Anjali Enjeti (Southbound) tells the story of Partition through the lives of two families in her deeply emotional first novel, The Parted Earth. Deepa is happy with her life in New Delhi, going to school and helping out at her Hindu parents' medical clinic. But riots and hate fill the streets as mid-August 1947--the planned time for the formal division of British India into two countries--approaches. Amid the chaos, Deepa's Muslim boyfriend, Amir, flees to Lahore with his family, leaving behind only an origami note with a promise to return for Deepa.
Decades later, in Atlanta, Deepa's mixed-race granddaughter Shan is reeling from a miscarriage and a shattered marriage. Trying to piece together her family's story, she uncovers new information about the grandmother she's met only once. Enjeti moves between these two eras, deftly portraying Shan's inner conflict about her identity and the father who never told her why he moved back to India, as well as Deepa's suffering when her world is upended. With the help of a neighbor, Chandani, Shan makes discoveries about her roots that may lead to her own healing.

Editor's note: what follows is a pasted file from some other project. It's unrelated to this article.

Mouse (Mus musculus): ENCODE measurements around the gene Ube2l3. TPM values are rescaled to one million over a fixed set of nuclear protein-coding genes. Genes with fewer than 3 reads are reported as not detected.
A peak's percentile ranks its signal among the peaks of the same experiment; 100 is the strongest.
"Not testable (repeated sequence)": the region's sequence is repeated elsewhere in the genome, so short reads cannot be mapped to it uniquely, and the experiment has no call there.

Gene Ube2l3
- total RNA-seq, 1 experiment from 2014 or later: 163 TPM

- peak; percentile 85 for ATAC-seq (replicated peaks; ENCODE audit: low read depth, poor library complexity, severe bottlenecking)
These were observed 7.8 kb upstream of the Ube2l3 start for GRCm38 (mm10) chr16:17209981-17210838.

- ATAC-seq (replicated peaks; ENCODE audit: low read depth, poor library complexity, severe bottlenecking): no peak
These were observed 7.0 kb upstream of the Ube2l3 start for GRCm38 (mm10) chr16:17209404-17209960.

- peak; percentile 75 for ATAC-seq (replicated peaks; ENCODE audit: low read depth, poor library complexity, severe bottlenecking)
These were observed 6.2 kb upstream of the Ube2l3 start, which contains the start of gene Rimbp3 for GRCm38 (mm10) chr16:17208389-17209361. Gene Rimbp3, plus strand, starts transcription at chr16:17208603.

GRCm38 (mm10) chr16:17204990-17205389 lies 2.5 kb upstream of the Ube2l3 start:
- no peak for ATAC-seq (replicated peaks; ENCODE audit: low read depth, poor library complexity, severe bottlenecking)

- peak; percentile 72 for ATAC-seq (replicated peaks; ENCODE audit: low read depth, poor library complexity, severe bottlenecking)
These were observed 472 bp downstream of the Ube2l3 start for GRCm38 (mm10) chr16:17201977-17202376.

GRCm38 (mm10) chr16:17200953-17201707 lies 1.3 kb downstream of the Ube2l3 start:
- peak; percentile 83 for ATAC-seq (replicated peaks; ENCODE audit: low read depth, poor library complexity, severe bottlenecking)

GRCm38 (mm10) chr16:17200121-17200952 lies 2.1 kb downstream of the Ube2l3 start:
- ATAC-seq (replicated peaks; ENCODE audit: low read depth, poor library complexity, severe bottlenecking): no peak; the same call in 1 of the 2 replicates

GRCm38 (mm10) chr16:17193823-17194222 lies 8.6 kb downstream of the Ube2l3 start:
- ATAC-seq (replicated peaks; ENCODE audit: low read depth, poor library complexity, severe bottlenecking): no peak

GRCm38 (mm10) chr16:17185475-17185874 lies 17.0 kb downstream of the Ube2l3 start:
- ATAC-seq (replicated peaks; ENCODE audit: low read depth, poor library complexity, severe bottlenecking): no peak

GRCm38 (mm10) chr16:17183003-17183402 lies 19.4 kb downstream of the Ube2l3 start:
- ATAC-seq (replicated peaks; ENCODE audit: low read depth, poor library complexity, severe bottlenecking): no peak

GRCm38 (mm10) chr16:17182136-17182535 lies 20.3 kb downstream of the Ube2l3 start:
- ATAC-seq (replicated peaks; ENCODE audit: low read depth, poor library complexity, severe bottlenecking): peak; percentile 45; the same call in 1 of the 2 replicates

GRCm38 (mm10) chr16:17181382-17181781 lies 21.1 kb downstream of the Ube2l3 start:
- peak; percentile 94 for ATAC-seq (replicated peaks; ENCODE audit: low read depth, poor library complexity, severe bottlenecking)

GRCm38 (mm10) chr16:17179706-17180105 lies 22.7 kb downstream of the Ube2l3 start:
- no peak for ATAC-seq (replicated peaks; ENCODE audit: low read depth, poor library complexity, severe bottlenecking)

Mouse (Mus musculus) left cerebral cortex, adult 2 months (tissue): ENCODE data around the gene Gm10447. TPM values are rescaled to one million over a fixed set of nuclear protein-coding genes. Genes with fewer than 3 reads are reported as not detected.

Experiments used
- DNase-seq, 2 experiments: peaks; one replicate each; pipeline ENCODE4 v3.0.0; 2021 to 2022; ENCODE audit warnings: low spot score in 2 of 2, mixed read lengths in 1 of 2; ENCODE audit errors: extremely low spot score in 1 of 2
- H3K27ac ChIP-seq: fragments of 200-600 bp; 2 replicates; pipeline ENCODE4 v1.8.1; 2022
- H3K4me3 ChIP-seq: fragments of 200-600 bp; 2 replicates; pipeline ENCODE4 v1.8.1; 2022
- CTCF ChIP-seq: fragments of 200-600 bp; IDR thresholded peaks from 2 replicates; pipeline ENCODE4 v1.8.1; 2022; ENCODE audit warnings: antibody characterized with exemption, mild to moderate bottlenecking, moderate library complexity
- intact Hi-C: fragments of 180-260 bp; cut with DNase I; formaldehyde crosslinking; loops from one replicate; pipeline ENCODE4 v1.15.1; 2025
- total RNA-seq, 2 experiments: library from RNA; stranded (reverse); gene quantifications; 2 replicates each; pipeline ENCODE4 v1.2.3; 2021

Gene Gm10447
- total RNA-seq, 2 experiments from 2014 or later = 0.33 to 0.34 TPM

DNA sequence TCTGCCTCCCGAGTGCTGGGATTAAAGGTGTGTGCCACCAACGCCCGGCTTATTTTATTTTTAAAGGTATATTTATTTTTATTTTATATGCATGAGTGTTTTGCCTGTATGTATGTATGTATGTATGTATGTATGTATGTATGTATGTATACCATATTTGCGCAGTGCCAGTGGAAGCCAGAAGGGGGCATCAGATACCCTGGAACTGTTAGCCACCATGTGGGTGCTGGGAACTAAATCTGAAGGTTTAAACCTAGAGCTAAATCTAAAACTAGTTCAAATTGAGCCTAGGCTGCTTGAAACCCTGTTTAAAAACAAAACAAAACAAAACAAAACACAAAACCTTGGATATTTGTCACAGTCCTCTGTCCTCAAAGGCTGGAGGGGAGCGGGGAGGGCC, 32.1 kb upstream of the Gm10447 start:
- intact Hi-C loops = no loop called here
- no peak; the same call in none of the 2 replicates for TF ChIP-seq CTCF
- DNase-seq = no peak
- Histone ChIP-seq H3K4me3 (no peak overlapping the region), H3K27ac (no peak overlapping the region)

Enjeti does not spare her readers the bloody details of Partition: families torn apart, as well as vandalism, arson and other forms of violence. Her narrative urges readers to bear witness to this difficult episode of history. But, like her characters, Enjeti ultimately reaches for hope. The Parted Earth is a testament to the tremendous strength of the people of India and Pakistan who found the courage to begin again. --Katie Noah Gibson, blogger at Cakes, Tea and Dreams